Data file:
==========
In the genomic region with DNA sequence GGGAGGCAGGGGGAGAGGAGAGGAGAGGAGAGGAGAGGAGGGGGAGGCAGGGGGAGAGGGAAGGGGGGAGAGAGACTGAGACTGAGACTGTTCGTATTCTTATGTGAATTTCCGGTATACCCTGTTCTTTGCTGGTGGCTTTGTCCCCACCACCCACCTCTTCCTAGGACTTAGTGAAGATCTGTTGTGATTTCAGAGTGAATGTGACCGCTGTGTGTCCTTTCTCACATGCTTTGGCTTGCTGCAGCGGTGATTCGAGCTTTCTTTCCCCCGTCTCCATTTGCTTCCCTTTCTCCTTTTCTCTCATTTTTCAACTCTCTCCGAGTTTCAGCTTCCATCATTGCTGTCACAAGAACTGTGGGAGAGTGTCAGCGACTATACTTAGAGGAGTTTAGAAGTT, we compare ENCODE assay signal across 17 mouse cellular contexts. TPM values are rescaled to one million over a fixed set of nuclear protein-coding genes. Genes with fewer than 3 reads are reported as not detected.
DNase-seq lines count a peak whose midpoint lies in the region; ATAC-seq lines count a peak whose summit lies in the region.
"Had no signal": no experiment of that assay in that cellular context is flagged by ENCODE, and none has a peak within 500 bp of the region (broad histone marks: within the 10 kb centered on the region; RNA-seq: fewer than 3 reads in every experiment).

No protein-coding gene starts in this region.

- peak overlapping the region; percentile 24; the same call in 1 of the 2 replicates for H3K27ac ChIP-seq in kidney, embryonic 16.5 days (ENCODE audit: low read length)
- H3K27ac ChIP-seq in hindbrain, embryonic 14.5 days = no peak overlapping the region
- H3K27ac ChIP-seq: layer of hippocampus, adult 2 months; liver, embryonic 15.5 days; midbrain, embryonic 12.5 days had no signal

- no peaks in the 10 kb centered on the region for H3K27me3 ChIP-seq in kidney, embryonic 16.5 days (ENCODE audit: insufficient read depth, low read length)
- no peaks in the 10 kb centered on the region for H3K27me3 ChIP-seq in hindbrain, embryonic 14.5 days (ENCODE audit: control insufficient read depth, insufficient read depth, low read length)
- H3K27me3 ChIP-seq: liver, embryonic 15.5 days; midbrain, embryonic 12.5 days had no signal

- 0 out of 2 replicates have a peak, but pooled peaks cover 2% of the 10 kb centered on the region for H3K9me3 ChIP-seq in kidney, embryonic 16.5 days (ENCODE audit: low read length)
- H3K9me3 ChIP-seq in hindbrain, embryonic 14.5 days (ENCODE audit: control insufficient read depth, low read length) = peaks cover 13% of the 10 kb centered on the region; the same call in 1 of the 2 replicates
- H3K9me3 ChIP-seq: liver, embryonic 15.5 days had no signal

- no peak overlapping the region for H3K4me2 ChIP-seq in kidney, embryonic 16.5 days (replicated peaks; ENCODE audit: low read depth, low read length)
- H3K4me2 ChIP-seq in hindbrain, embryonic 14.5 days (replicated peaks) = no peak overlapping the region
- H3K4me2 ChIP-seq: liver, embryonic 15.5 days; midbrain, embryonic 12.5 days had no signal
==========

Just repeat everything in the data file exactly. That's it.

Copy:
In the genomic region with DNA sequence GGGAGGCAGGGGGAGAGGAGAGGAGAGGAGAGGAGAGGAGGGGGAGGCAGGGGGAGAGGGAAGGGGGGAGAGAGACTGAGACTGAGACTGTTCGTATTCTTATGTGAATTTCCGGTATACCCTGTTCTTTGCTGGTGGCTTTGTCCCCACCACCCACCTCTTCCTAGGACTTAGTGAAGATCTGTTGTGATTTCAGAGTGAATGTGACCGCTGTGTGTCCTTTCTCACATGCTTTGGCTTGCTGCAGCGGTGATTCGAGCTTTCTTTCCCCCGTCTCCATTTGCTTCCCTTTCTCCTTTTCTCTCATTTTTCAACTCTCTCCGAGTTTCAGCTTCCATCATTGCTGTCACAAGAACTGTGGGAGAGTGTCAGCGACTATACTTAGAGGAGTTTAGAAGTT, we compare ENCODE assay signal across 17 mouse cellular contexts. TPM values are rescaled to one million over a fixed set of nuclear protein-coding genes. Genes with fewer than 3 reads are reported as not detected.
DNase-seq lines count a peak whose midpoint lies in the region; ATAC-seq lines count a peak whose summit lies in the region.
"Had no signal": no experiment of that assay in that cellular context is flagged by ENCODE, and none has a peak within 500 bp of the region (broad histone marks: within the 10 kb centered on the region; RNA-seq: fewer than 3 reads in every experiment).

No protein-coding gene starts in this region.

- peak overlapping the region; percentile 24; the same call in 1 of the 2 replicates for H3K27ac ChIP-seq in kidney, embryonic 16.5 days (ENCODE audit: low read length)
- H3K27ac ChIP-seq in hindbrain, embryonic 14.5 days = no peak overlapping the region
- H3K27ac ChIP-seq: layer of hippocampus, adult 2 months; liver, embryonic 15.5 days; midbrain, embryonic 12.5 days had no signal

- no peaks in the 10 kb centered on the region for H3K27me3 ChIP-seq in kidney, embryonic 16.5 days (ENCODE audit: insufficient read depth, low read length)
- no peaks in the 10 kb centered on the region for H3K27me3 ChIP-seq in hindbrain, embryonic 14.5 days (ENCODE audit: control insufficient read depth, insufficient read depth, low read length)
- H3K27me3 ChIP-seq: liver, embryonic 15.5 days; midbrain, embryonic 12.5 days had no signal

- 0 out of 2 replicates have a peak, but pooled peaks cover 2% of the 10 kb centered on the region for H3K9me3 ChIP-seq in kidney, embryonic 16.5 days (ENCODE audit: low read length)
- H3K9me3 ChIP-seq in hindbrain, embryonic 14.5 days (ENCODE audit: control insufficient read depth, low read length) = peaks cover 13% of the 10 kb centered on the region; the same call in 1 of the 2 replicates
- H3K9me3 ChIP-seq: liver, embryonic 15.5 days had no signal

- no peak overlapping the region for H3K4me2 ChIP-seq in kidney, embryonic 16.5 days (replicated peaks; ENCODE audit: low read depth, low read length)
- H3K4me2 ChIP-seq in hindbrain, embryonic 14.5 days (replicated peaks) = no peak overlapping the region
- H3K4me2 ChIP-seq: liver, embryonic 15.5 days; midbrain, embryonic 12.5 days had no signal